“If I were asked to illustrate the contribution of the OPS to English life, and now to England’s sacrifice, I should be content to couple his name to that of Ronald Poulton and let the OPS be judged by them.”

Capt. Hugh Sidgwick (RGA)

 

October 11th 1917

Lieut. Gus Hume-Gore (Argyll & Sutherland Highlanders) was seconded to the King’s African Rifles with the British East Africa Expeditionary Force last December. Whereas many an Old Dragon is complaining of the mud so prevalent on the Western Front, Gus has very different but equally trying conditions with which to contend:

4/10/17 “I have just had my first wash and shave for seven days and feel quite respectable again.

We have just done a great push and advanced about 8 miles with some heavy fighing. The positions the Germans take up are terrible. They get well dug-in and then stick trees and spikes etc well round them, so that attacking over the open with a lot of machine guns firing at you is a nasty job.

The heat is overwhelming and makes even breathing difficult. My arms and knees are the colour of bronze…

We are simply eaten alive with mosquitoes, bugs etc., as we can’t put up a net when we are on the move. There is a lot of swampy ground around here.

I am trying to improve my German by reading German letters and books which are lying about all over the place.” 

One can forget that this war is being fought across the world, so we are grateful to Gus for reminding us of this.

 

October 6th 1917

The ‘Oxford Magazine’ has published an appreciation of the life of Capt. Hugh Sidgwick (RGA), who died of his wounds on September 17th:

“Another of the veriest sons of Oxford, and of the Morning, gone! And one of the brightest and best… he had such obvious qualities for true friendship – intelligence far above the average, wit and humour and a capacity for deep affection, and endless interests in many directions, the open road, or even more the open hills, music, mathematics, history, scholarship, education, social service and what not.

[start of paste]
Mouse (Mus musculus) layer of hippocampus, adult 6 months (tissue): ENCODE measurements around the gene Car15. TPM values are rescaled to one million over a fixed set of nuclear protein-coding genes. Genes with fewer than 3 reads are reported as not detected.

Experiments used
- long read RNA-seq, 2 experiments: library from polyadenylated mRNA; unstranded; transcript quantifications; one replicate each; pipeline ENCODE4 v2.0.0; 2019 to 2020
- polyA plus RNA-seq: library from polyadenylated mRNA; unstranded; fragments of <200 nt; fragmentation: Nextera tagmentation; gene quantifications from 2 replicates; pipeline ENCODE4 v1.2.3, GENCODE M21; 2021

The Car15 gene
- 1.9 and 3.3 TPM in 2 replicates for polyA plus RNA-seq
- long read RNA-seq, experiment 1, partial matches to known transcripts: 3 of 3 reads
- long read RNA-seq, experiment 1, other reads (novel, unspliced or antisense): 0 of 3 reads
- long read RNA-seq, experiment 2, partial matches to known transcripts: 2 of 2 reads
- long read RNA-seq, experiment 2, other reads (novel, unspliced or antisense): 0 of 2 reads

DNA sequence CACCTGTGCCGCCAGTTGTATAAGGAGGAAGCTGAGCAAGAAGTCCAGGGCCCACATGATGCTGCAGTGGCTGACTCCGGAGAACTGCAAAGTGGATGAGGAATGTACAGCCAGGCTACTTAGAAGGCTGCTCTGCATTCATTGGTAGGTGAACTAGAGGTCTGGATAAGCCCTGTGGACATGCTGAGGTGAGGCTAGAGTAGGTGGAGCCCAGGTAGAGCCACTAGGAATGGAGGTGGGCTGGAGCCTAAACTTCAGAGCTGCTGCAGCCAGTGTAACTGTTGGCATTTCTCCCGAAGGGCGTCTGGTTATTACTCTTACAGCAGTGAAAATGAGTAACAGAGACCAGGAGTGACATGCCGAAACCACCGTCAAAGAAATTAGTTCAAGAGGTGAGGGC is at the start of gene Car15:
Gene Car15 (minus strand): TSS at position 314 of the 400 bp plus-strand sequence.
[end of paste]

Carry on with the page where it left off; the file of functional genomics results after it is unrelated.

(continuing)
After a brilliant course at Winchester and Balliol – his was a case of double First Class Honours in Mathematics and Classics, something of a rarity nowadays with rising and specialist standards…

During his life he returned to the College the greater proportion of his stipend as Fellow to be applied to the support of necessitous students, and by his will he directed that the whole balance should be repaid to the Master and Fellows, leaving them free to allocate it in the same way, or in any manner they may approve…

Hugh has also left the OPS £100 in his will, which will aid our Leaving Exhibition Fund. This fund has, since 1908, been allowing me to give leaving exhibitions to help boys whose parents are not very well off to go to a good public school. (The first such award I gave to a young Jack Smyth, later to win the VC).

 

September 30th 1917

Sergeant Robert Pratt (Military Labour Bureau)

We have received news from Robert’s family that he died of the spotted fever at Iringa in Eastern Africa on September 9th.

In 1914, soon after arriving in Johannesburg, where he had gone to join the National Bank of South Africa, he was taken seriously ill, but recovered and with the opening of the East African campaign he passed riding and shooting tests and joined that fine body of men, Van de Venter’s Scouts.

In a short time 70% of them lost their lives and in 1917 Robert was drafted into the Military Labour Bureau.